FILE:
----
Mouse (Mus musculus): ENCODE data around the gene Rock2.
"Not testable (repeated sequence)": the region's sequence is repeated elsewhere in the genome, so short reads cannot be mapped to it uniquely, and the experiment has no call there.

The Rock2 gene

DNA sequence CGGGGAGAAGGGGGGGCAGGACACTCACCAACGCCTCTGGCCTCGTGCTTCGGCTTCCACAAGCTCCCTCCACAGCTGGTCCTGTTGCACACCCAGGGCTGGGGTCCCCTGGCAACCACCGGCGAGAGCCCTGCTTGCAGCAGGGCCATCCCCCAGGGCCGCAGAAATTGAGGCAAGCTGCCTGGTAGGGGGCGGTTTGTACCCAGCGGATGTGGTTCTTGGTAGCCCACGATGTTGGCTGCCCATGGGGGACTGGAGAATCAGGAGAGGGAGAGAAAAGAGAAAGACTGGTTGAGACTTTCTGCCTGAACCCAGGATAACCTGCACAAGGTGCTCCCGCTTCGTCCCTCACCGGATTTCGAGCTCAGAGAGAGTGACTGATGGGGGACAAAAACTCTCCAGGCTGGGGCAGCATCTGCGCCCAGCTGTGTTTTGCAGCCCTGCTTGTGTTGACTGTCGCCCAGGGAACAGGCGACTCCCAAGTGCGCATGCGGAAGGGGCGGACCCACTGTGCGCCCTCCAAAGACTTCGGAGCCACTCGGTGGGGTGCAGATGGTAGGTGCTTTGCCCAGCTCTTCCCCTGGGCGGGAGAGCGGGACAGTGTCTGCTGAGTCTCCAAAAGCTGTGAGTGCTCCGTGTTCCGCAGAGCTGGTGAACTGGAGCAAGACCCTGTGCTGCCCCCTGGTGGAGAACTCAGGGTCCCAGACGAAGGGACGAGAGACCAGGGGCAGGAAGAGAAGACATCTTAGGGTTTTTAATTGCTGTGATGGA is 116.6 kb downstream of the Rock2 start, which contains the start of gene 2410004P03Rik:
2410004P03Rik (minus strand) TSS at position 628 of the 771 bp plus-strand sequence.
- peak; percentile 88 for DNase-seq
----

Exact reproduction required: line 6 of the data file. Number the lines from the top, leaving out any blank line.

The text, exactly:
- peak; percentile 88 for DNase-seq